While many teenagers were figuring out what to wear to senior prom, Britney had already chosen the outfit that perfectly suited her personal style: a black tuxedo – with matching suspenders – and a bright yellow bowtie.
The LGBT teenager had the right to wear gender nonconforming clothing to her prom, and to bring a date of any gender she preferred. Her choices are a form of expression protected under the First Amendment to the U.S. Constitution.
But like many before her, she was told she couldn’t do either.
“The bowtie really put the principal over the edge,” she said.
With the SPLC’s assistance, Britney told her principal at the high school outside of Birmingham, Alabama, that her choices were protected under the Constitution as well as Title IX, a civil rights law that guarantees equal opportunity in education.
A week before the prom, the principal relented. Britney was allowed to attend the dance in her tuxedo, and she had the time of her life, she said.
“It was fun!” she said a week after the dance.
For many, prom night is a rite of passage, marking the pinnacle of the high school experience. With graduation just around the corner, it’s a chance to cut loose, express yourself, and have a little fun.
It can also be very tricky and fraught with pitfalls. Finding the right outfit and successfully asking a date to prom can be as nail-biting as getting into college or landing a good job.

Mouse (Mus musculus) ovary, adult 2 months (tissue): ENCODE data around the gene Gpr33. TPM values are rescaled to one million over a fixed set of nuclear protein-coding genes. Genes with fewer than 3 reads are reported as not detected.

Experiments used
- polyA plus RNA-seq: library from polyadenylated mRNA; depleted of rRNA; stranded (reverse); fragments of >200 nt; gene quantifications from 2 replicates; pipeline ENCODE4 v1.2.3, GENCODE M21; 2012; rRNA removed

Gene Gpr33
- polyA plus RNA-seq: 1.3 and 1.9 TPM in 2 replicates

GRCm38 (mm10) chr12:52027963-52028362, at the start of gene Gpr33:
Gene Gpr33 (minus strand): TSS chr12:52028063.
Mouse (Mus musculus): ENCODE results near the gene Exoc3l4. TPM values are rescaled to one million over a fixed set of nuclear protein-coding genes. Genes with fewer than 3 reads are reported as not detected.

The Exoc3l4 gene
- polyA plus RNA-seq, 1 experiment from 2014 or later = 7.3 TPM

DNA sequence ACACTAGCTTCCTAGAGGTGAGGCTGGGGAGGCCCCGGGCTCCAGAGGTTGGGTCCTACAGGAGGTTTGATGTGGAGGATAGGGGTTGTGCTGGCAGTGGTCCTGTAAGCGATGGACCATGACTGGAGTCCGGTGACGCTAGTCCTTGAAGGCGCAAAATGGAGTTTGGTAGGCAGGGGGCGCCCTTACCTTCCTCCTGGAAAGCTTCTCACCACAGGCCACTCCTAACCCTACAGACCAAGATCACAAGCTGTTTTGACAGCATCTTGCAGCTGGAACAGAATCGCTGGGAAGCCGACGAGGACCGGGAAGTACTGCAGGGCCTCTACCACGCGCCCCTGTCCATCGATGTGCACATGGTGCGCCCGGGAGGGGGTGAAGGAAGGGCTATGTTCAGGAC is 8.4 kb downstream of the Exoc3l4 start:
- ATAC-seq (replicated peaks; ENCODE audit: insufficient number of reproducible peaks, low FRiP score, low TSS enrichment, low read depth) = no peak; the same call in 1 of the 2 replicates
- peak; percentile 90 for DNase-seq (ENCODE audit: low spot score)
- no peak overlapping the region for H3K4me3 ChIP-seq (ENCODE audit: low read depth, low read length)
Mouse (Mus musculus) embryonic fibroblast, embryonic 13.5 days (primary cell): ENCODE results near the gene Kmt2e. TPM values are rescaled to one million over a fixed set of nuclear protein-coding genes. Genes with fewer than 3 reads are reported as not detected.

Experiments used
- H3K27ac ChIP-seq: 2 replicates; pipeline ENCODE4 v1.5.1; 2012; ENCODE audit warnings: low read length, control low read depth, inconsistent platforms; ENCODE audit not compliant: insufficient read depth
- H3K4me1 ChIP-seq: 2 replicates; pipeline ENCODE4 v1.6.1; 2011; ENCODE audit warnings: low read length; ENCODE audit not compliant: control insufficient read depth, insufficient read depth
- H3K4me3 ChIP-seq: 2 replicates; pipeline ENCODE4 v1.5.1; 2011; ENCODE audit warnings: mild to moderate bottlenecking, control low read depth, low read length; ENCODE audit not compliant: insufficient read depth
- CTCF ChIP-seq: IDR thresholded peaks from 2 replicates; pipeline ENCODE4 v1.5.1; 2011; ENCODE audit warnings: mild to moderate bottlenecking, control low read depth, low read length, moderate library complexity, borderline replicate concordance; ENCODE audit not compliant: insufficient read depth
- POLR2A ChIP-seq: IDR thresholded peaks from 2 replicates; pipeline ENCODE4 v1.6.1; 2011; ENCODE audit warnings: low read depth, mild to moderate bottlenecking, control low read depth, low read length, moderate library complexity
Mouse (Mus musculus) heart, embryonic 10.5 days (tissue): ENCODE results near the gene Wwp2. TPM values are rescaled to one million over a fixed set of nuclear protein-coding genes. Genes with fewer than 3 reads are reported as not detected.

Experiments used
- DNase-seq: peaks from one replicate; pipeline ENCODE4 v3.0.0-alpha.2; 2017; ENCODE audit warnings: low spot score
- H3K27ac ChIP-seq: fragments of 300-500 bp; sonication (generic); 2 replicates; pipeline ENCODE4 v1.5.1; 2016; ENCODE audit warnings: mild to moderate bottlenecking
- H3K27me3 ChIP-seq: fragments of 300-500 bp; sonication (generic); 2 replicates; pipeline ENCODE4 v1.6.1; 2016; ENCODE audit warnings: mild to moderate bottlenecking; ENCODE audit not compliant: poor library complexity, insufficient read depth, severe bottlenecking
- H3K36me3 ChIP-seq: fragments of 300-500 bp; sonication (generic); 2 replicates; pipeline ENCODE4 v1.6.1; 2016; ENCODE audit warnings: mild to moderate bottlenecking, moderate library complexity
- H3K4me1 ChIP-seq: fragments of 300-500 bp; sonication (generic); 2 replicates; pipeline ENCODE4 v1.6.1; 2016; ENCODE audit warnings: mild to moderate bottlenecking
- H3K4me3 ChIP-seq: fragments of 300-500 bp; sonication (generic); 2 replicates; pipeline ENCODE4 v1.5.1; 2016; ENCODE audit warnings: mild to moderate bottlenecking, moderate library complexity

It can be even trickier for some students. Schools frequently discourage same-sex couples from arriving together, and force gender nonconforming youth to hide behind traditional norms with strict dress codes.
Britney, however, refused to give in.
An aspiring architect who was voted “class clown” by her peers, she bravely stood up for her rights, taking the matter up with her principal again.
“I just didn’t think it was right,” she told the LGBT Rights Project of the SPLC, after her requests at the school were denied. “I wanted to go to prom as myself, and I wanted other people to be able to do the same thing.”
Britney’s decision to stand up for herself and other LGBT youth is part of a long tradition of youth-driven progress, from the sit-ins at lunch counters to protest segregation, to the nationwide March for Our Lives demonstration for greater gun control earlier this year.
But while students are traditional leaders of societal progress, schools also have a role to play in advancing civil rights.
“By encouraging LGBT youth to feel respected, safe, and valued – including allowing them to express who they are in all school functions – schools can help students overcome challenges and reach their full potential,” said David Dinielli, deputy legal director for the SPLC.
Click here to learn more about LGBT student rights.